Diadochos of Photiki

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Saint Diadochos of Photiki was a fifth-century ascetic whose works are included in the Philokalia.

Scholars have acknowledged his great influence on later Byzantine saints such as Maximos the Confessor, John Climacus, Symeon the New Theologian, and in general the Hesychast movement of the 14th century. He has also had great influence in the West via the work, "On the Contemplative Life" (De vita contemplativa) of Julian Pomerius (†498).

His feast day is commemorated on March 29.

Life[edit]

Diadochos was born c. 400 and died sometime before 486. He became bishop of Photiki, a small town in the province of Old Epira, in the northwestern part of present-day Greece. In 451, he took part in the Council of Chalcedon as Bishop of Photiki.

He was most likely part of a group of Epiran notables who were captured during a Vandal raid between 467 and 474. The group was later released in North Africa, somewhere around Carthage, from whence all vanished. His exact date and place of death are thus unknown, although it is assumed he died before 486.[1]

Writings[edit]

Diadochos' writing and ascetic practice were greatly influenced by Evagrius the Solitary (also known as Evagrius Ponticus) and Saint Macarius of Egypt (the Great), incorporating their ideas of hesychia (Greek ησυχία, "stillness, rest, quiet"), sensible spiritual experience, and the fierceness of the fight against the demons.

The Hundred Chapters[edit]

In all his work, Diadochos appears as a true champion of the doctrine of Chalcedon. In fact, his best-known work, On Spiritual Knowledge and Discrimination (known as the "Hundred Chapters" or "Hundred Texts"), was written for his monks in reaction to strange doctrines coming from the heretical Messalian sect in Mesopotamia (also known as Euchists). Some authors[who?] have misunderstood the role of Saint Macarius in Mesopotamia and concluded that Diadochos wrote this main work against him. This, however, is not the case, as Macarius' role was merely to salvage from within the Messalian heresy those who were there by chance or just misled by the ambiguous discourses of the unorthodox doctrine.

In the 100 Chapters, Diadochos shows himself as a bishop worried about the orthodoxy of his flock and as a clear actor in the spiritual fights of his time. Also, Chapters 13 and 91 of his work show readers a real Christian man of prayer, united to God, discovering the "life in Christ" and wanting to share its goodness with his readers.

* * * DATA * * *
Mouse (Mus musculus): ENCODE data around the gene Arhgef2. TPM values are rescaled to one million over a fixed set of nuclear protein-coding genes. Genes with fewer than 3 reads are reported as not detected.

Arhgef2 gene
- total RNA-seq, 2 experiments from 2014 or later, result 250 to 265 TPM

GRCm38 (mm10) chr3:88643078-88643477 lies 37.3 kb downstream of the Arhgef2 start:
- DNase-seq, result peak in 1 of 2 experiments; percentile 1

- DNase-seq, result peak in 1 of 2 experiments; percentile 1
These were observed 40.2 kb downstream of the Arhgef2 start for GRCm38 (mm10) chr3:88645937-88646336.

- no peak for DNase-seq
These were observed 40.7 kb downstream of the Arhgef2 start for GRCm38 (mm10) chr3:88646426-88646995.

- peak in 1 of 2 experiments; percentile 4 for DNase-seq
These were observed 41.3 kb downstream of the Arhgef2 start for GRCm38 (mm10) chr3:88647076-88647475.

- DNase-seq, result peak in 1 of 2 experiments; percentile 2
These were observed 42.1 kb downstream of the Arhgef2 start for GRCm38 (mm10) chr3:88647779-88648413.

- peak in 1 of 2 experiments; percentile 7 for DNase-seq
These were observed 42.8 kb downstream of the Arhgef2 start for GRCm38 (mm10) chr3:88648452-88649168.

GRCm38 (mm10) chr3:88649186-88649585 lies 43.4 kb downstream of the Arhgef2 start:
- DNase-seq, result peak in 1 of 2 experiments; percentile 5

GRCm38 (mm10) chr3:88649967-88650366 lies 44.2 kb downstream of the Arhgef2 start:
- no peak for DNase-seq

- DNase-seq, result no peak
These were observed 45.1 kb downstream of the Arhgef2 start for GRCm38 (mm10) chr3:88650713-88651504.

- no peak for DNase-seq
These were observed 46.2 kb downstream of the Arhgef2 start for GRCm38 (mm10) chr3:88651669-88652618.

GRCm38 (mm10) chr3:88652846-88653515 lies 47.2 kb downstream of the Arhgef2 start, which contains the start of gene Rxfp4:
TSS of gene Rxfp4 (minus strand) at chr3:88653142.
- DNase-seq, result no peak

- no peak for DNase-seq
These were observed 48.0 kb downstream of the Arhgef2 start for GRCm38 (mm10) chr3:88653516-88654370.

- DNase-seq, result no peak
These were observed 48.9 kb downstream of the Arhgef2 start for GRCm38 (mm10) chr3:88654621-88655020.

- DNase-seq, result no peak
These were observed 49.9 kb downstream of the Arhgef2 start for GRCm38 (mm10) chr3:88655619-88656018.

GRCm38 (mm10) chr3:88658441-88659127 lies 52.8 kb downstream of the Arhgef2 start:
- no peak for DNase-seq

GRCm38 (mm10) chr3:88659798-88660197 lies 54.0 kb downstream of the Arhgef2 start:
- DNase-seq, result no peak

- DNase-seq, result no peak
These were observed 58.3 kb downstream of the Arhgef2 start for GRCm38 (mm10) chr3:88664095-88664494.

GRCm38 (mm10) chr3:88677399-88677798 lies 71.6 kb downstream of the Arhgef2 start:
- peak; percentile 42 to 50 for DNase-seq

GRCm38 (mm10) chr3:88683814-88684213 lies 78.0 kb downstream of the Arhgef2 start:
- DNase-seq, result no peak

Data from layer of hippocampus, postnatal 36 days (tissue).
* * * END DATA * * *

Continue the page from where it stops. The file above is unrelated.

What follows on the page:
Sometimes, this work has been referred to as the Gnostic Chapters; however, this can be misleading, as "Gnostic" in this case refers to theoria (the knowledge of God), relating to its Biblical usage, and not to the early Christian sects of Gnosticism, which are considered heretical by Orthodox Christians.

Quote from Chapters 11 & 12:

Spiritual discourse always keeps the soul free from self-esteem, for it gives every part of the soul a sense of light, so that it no longer needs the praise of men. In the same way, such discourse keeps the mind free from fantasy, infusing it completely with the Love of God. Discourse deriving from the wisdom of this world, on the other hand, always provokes self-esteem; because it is incapable of granting us the experience of spiritual perception, it inspires its practitioners with a longing for praise, it being nothing but the fabrication of conceited men. It follows, therefore, that we can know with certainty when we are in the proper state to speak about God if during the hours when we do not speak we maintain a fervent remembrance of God in untroubled silence.

Whoever loves himself cannot love God; but if, because of 'the overflowing richness' of God's love, a man does not love himself, then he truly loves God (Ephes. 2,7). Such a man never seeks his own glory, but seeks the glory of God. The man who loves himself seeks his own glory, whereas he who loves God loves the glory of his Creator. It is characteristic of the soul which consciously senses the Love of God always to seek God's glory in every Commandment it performs and to be happy in its low estate. For glory befits God because of His majesty, while lowliness befits man because it unites us with God. If we realize this, rejoicing in the glory of the Lord, we too, like Saint John the Baptist, will begin to say unceasingly, 'He must increase, but we must decrease.'

An English translation of this work can be found in Vol. I of The Philokalia: The Complete Text.[1]

Sources[edit]

  • Jacques Paul Migne, Patrologia Graecae
  • E. des Places, Diadoque de Photicé (Sources Chrétiennes 5: 2nd edition, reprinted with additions, Paris, 1966)
  • Following the Footsteps of the Invisible: The Complete Works of Diadochus of Photike. Tr. by Cliff Ermatinger. Collegeville (MN), 2010 (Cistercian Studies - Cistercian Publications).

Notes[edit]

  1. ^ a b GEH Palmer, Philip Sherrard, Kallistos Ware, ed. (1979), The Philokalia: The Complete Text I, London: Faber and Faber Ltd., p. 251, ISBN 0-571-13013-5 

External links[edit]